The white text in this example is against a dark background. The font weight of the white text here is slightly increased to compensate the erosion caused by ink leakage in printing.
The white text in this example is against a dark background. The font weight of the white text here is slightly increased to compensate the erosion caused by ink leakage in printing.

On the other hand, if you are printing some black text on a white background, and due to the material of the paper or the ink, the black ink seeps into the white area, you can then decrease the font weight a bit to cancel out the additional “boldness” caused by ink leakage.

5. Reduce Light Glow

Similar to ink leakage, strong lighting in signage can also cause the strokes of characters to appear thicker than they actually are. To ensure that text in signage can be clearly seen from a distance, designers can slightly decrease the font weight a bit to reduce the amount of light glow in signage.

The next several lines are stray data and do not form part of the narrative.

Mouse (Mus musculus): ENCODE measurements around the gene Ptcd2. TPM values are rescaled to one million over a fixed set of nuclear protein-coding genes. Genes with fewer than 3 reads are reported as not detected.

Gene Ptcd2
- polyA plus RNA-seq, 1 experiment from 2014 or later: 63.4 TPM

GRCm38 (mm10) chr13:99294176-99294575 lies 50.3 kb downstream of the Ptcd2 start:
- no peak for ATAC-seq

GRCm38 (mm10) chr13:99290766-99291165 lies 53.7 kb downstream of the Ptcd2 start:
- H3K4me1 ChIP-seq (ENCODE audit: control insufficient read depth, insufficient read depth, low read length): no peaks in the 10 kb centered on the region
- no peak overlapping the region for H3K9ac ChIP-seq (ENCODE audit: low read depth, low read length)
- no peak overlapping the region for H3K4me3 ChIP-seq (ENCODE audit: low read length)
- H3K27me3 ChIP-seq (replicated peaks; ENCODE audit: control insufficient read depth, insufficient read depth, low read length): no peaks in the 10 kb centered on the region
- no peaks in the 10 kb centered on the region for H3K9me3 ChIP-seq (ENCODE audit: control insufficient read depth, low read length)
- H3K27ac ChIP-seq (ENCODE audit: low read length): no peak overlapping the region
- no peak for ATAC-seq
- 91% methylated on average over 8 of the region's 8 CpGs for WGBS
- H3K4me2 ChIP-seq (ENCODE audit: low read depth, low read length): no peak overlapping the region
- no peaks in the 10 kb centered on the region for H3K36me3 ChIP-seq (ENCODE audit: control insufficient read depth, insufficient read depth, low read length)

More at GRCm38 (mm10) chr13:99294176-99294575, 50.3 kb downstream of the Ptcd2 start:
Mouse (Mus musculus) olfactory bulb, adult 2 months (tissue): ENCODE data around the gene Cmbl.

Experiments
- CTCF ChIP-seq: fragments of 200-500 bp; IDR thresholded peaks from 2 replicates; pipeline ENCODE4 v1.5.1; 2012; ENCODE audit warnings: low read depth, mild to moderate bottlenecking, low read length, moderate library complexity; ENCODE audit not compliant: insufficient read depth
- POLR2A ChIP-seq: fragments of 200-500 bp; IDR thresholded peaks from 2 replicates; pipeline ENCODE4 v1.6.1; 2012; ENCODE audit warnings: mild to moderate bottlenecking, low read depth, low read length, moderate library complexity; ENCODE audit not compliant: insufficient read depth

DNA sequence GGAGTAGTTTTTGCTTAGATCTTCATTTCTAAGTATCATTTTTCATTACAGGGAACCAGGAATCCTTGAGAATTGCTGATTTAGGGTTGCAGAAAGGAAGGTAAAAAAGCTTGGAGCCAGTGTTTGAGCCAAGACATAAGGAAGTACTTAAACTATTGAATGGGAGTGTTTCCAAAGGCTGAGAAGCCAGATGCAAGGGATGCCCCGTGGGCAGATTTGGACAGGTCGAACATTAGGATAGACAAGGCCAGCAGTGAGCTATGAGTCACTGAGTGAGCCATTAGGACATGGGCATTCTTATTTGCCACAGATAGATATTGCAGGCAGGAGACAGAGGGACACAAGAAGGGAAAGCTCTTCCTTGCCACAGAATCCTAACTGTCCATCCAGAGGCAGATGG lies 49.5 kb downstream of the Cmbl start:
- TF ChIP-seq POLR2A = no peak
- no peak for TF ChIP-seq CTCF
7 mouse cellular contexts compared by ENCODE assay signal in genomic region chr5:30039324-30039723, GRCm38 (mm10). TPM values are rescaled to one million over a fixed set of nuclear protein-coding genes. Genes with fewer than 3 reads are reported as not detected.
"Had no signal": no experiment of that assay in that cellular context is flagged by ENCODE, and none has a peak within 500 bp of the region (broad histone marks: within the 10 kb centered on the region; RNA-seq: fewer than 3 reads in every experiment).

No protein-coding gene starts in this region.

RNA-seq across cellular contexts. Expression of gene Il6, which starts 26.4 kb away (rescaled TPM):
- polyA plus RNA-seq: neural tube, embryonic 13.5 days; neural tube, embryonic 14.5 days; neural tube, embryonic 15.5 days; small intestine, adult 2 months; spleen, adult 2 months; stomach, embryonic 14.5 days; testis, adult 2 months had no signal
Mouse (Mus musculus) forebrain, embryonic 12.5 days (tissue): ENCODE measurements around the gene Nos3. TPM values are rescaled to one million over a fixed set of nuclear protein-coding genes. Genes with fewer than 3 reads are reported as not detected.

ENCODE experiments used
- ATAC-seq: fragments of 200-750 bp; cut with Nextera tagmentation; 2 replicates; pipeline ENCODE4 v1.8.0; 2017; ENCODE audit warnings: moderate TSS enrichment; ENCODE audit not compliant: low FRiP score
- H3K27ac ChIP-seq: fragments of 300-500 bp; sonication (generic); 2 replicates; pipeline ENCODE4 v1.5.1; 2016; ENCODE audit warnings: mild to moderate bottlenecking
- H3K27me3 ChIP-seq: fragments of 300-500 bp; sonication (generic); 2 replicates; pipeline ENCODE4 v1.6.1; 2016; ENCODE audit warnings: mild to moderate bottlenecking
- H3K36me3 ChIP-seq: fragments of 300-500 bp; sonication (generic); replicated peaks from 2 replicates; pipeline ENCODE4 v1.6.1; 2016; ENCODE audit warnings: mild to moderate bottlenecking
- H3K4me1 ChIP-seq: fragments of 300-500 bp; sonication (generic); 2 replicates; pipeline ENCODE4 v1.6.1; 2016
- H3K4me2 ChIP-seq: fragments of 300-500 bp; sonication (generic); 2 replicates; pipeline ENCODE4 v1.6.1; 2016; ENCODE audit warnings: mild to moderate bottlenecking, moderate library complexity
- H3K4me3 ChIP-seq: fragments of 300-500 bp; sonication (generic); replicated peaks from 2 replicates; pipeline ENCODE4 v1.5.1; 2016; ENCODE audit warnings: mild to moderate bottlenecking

Some Traditional Chinese characters contain a lot of strokes. Because lights can make strokes appear thicker than they actually are, a slightly smaller font weight is recommended for signage. In this case, a Sans Serif Chinese typeface of a slightly smaller font weight should be used.
Some Traditional Chinese characters contain a lot of strokes. Because lights can make strokes appear thicker than they actually are, a slightly smaller font weight is recommended for signage. In this case, a Sans Serif Chinese typeface of a slightly smaller font weight should be used.

Final Thoughts

Different font weights in a typeface can help us a lot when we design a document, a webpage, a logo or a sign. I hope that the above 5 examples can give you some inspirations and help you come up with great designs. Once again, if you have other interesting examples of using different font weights, leave a comment and let me know.

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Author: Simon Li

Designer, coder and animator.